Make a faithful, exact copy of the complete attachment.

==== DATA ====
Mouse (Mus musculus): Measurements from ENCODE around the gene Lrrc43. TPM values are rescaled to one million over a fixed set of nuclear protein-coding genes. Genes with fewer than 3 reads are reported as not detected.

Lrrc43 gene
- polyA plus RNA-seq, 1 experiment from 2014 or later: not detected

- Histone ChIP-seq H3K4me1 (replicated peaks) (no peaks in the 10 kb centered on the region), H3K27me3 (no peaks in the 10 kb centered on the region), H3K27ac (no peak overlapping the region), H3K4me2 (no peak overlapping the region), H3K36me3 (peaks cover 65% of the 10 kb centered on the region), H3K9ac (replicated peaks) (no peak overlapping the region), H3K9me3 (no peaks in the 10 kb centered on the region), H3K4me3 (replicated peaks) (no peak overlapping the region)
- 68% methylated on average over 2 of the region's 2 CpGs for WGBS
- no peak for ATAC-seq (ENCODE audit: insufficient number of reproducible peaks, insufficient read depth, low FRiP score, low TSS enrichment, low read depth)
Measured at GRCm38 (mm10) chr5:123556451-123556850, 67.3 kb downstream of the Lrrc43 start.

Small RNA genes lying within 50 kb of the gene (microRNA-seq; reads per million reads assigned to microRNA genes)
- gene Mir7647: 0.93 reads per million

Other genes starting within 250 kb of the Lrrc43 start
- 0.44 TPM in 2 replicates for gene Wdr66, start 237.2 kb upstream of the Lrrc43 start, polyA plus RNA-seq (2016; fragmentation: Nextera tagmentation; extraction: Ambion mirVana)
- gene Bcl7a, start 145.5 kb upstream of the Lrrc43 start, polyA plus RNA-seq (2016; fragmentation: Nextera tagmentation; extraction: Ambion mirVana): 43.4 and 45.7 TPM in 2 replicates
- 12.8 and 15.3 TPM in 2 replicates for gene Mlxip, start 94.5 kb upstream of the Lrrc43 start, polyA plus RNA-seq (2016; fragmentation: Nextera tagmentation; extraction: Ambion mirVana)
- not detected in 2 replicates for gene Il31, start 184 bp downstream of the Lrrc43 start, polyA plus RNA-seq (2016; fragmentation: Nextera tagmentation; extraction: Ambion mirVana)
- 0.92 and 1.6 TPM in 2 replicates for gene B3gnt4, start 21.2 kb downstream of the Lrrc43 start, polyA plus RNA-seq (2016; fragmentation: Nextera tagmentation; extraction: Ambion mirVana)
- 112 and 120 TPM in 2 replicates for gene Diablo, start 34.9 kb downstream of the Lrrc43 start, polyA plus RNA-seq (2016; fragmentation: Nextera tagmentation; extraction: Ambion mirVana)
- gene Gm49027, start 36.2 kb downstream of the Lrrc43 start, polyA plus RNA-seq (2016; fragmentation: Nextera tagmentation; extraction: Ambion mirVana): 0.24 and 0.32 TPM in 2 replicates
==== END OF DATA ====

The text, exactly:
Mouse (Mus musculus): Measurements from ENCODE around the gene Lrrc43. TPM values are rescaled to one million over a fixed set of nuclear protein-coding genes. Genes with fewer than 3 reads are reported as not detected.

Lrrc43 gene
- polyA plus RNA-seq, 1 experiment from 2014 or later: not detected

- Histone ChIP-seq H3K4me1 (replicated peaks) (no peaks in the 10 kb centered on the region), H3K27me3 (no peaks in the 10 kb centered on the region), H3K27ac (no peak overlapping the region), H3K4me2 (no peak overlapping the region), H3K36me3 (peaks cover 65% of the 10 kb centered on the region), H3K9ac (replicated peaks) (no peak overlapping the region), H3K9me3 (no peaks in the 10 kb centered on the region), H3K4me3 (replicated peaks) (no peak overlapping the region)
- 68% methylated on average over 2 of the region's 2 CpGs for WGBS
- no peak for ATAC-seq (ENCODE audit: insufficient number of reproducible peaks, insufficient read depth, low FRiP score, low TSS enrichment, low read depth)
Measured at GRCm38 (mm10) chr5:123556451-123556850, 67.3 kb downstream of the Lrrc43 start.

Small RNA genes lying within 50 kb of the gene (microRNA-seq; reads per million reads assigned to microRNA genes)
- gene Mir7647: 0.93 reads per million

Other genes starting within 250 kb of the Lrrc43 start
- 0.44 TPM in 2 replicates for gene Wdr66, start 237.2 kb upstream of the Lrrc43 start, polyA plus RNA-seq (2016; fragmentation: Nextera tagmentation; extraction: Ambion mirVana)
- gene Bcl7a, start 145.5 kb upstream of the Lrrc43 start, polyA plus RNA-seq (2016; fragmentation: Nextera tagmentation; extraction: Ambion mirVana): 43.4 and 45.7 TPM in 2 replicates
- 12.8 and 15.3 TPM in 2 replicates for gene Mlxip, start 94.5 kb upstream of the Lrrc43 start, polyA plus RNA-seq (2016; fragmentation: Nextera tagmentation; extraction: Ambion mirVana)
- not detected in 2 replicates for gene Il31, start 184 bp downstream of the Lrrc43 start, polyA plus RNA-seq (2016; fragmentation: Nextera tagmentation; extraction: Ambion mirVana)
- 0.92 and 1.6 TPM in 2 replicates for gene B3gnt4, start 21.2 kb downstream of the Lrrc43 start, polyA plus RNA-seq (2016; fragmentation: Nextera tagmentation; extraction: Ambion mirVana)
- 112 and 120 TPM in 2 replicates for gene Diablo, start 34.9 kb downstream of the Lrrc43 start, polyA plus RNA-seq (2016; fragmentation: Nextera tagmentation; extraction: Ambion mirVana)
- gene Gm49027, start 36.2 kb downstream of the Lrrc43 start, polyA plus RNA-seq (2016; fragmentation: Nextera tagmentation; extraction: Ambion mirVana): 0.24 and 0.32 TPM in 2 replicates